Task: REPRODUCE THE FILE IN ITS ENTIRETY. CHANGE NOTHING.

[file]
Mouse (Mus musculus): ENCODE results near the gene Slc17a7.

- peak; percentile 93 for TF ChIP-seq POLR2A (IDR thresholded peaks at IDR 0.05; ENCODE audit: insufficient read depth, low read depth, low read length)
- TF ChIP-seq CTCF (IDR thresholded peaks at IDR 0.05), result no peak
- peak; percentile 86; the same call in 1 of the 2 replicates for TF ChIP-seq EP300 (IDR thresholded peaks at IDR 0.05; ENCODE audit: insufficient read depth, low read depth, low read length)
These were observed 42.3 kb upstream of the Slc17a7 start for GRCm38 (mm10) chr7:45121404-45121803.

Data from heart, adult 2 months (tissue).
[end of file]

Mouse (Mus musculus): ENCODE results near the gene Slc17a7.

- peak; percentile 93 for TF ChIP-seq POLR2A (IDR thresholded peaks at IDR 0.05; ENCODE audit: insufficient read depth, low read depth, low read length)
- TF ChIP-seq CTCF (IDR thresholded peaks at IDR 0.05), result no peak
- peak; percentile 86; the same call in 1 of the 2 replicates for TF ChIP-seq EP300 (IDR thresholded peaks at IDR 0.05; ENCODE audit: insufficient read depth, low read depth, low read length)
These were observed 42.3 kb upstream of the Slc17a7 start for GRCm38 (mm10) chr7:45121404-45121803.

Data from heart, adult 2 months (tissue).